An Electronic Bomb or High Power Microwave (HPM) device is a weapon designed to attack electronic systems while being harmless to people.

HPM devices are designed to destroy electronic equipment in command, control, communications and computer targets. They produce an electromagnetic field of such intensity that their effect can be far more devastating than a lighting strike. The high powered energy pulse is called an Electromagnetic Pulse (EMP)

One (unclassified) approach to producing the required pulse is a device called an Explosive Pumped Flux Generator. In this a charged bank of capacitors energises a coil wrapped around a copper tube, which itself contains high explosives. On detonation, the explosives expand the tube from the back and moves rapidly forward, forcing the tube to make progressive contact with the coil and causing a short circuit. This has the effect of crushing the magnetic field at the same time as reducing the coil's inductance. The resultant spike lasts tens to hundreds of microseconds and can produce peak currents of tens of millions of Amps and peak energies of tens of millions of Joules. By comparison, a typical lighting strike produces around 30,000 Amps.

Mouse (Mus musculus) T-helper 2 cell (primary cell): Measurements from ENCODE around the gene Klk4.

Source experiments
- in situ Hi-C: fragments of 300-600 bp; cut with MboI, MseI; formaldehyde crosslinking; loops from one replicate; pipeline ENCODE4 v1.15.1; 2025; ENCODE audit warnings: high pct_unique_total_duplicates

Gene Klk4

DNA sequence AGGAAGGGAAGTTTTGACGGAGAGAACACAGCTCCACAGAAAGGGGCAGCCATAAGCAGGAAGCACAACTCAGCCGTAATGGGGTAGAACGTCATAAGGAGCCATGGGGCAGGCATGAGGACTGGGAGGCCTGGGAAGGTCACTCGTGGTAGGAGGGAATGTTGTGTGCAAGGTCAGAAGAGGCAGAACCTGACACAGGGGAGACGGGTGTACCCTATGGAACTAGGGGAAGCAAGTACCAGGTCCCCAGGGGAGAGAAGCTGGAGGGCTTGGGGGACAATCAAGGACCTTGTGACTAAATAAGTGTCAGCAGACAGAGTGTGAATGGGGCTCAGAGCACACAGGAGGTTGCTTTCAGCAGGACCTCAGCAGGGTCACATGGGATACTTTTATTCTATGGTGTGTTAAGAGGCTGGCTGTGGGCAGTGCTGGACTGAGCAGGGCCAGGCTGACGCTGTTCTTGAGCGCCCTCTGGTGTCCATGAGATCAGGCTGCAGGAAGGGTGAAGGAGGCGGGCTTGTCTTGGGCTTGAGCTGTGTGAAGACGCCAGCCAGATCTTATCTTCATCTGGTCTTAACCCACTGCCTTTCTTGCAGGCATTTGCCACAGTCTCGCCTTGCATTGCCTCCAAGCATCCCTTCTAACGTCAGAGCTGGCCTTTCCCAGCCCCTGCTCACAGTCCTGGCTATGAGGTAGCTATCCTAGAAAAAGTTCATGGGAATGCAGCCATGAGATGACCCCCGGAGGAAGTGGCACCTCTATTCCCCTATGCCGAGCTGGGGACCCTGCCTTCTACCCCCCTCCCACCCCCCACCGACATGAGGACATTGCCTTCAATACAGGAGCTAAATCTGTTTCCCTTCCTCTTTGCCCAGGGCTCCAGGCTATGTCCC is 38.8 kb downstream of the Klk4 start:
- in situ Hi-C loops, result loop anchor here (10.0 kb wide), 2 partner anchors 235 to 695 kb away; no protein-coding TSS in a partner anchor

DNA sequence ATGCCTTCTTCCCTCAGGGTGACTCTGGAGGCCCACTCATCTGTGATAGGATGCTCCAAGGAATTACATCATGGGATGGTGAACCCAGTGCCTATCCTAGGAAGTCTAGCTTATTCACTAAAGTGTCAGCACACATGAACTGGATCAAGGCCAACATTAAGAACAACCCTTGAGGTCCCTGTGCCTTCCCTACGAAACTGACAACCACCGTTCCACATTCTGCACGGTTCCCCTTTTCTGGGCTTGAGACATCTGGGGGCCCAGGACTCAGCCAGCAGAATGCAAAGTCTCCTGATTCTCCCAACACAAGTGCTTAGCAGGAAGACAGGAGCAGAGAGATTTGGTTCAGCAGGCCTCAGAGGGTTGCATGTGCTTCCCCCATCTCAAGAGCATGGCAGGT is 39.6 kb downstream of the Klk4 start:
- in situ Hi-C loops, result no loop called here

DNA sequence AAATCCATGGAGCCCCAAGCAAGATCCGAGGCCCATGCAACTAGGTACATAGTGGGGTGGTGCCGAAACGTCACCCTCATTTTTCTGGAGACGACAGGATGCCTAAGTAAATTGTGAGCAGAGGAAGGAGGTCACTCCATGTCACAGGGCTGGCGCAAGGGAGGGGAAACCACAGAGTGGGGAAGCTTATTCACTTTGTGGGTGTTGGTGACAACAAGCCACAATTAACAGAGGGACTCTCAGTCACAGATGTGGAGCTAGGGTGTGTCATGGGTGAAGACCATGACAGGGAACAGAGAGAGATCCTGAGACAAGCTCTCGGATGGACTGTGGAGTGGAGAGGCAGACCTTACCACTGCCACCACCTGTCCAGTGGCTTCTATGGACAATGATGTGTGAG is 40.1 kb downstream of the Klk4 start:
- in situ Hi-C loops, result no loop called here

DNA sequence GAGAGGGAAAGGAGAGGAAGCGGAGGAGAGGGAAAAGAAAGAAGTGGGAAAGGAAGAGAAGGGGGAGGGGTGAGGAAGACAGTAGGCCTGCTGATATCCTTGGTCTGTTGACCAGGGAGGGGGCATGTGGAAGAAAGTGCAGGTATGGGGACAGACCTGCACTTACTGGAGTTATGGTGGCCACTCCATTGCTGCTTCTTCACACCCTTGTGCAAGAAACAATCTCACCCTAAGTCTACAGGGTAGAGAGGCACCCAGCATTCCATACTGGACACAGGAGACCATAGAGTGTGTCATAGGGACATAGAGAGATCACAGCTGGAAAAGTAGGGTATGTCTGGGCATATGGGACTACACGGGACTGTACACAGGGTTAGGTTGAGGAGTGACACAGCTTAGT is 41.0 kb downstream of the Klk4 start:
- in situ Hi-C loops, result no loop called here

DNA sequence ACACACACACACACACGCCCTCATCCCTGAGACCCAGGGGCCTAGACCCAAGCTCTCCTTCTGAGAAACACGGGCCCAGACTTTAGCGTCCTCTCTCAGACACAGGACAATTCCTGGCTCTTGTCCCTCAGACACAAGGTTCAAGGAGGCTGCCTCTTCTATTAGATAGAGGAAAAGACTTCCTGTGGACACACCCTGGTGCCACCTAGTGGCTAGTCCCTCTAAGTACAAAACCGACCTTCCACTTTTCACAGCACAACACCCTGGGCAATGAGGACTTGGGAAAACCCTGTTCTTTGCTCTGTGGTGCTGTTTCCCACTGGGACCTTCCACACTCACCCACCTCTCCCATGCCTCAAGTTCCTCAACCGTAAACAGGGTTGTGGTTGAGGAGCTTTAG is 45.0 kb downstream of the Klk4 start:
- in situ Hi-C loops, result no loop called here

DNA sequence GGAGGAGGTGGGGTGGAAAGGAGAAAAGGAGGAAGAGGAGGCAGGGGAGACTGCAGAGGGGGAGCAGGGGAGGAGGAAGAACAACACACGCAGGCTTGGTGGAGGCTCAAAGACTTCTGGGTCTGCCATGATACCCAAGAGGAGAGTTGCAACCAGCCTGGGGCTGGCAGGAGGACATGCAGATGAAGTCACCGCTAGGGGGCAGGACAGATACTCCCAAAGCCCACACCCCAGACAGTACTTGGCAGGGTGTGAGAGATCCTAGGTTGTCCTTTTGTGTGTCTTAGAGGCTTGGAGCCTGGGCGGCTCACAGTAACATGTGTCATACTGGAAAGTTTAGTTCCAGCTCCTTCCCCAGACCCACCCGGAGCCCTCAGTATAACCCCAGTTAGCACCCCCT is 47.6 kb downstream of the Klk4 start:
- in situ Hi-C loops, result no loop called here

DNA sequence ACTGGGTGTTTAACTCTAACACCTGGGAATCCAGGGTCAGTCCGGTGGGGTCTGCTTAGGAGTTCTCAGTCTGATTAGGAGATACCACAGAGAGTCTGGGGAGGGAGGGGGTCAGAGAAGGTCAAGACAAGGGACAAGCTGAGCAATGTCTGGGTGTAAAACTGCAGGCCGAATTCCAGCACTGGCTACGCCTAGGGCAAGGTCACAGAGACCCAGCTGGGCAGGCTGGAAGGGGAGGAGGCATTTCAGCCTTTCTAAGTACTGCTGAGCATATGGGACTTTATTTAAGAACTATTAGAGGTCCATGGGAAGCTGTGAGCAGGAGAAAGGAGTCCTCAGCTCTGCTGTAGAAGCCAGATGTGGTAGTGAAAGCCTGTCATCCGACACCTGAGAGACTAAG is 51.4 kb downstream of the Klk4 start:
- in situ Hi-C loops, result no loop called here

Many essential systems need a semiconductor in some way. Failure of semi-conductive chips could destroy industrial processes, railway networks, power and phone systems, car ignitions (especially gasoline driven cars) and access to water supplies. Semiconductor devices fail when they encounter an EMP because of the local heating that occurs. When a semi-conductive device absorbs the EMP energy, it displaces the resulting heat that is produced relatively slowly when compared to the time scale of the EMP. Because the heat is not dissipated quickly, the semiconductor can quickly heat up to temperatures near the melting point of the material. Soon the device will experience short-circuiting and fail.

It would effectively turn back civilisation about 200 years in the area of impact.

Hardly a 'Mostly Harmless' device, heh ?

There are (expensive) protective measures that can be taken to 'harden' critical systems, however. The first method is metallic shielding. The alternative is tailored hardening.

Metallic shielding basically uses the cage of Faraday effect and "Excludes energy propagated through fields in space." Shields are made of a continuous piece of steel or copper. A metal enclosure generally does not fully shield the interior because of the small holes that are likely to exist. Therefore, this type of shielding often contains additional elements to create the barrier. Commonly, only a fraction of a millimetre of a metal is needed to supply adequate protection.

The alternative method, tailored hardening, is a more cost-effective way of hardening. In this method, only the most vulnerable elements and circuits are redesigned to be more rugged, withstanding much higher currents.

In both cases, interfaces with the outside world are especially vulnerable: communication links or electrical connections with the outside world might exist which would still provide an impact path for the Electromagnetic Pulse

Source: New Scientist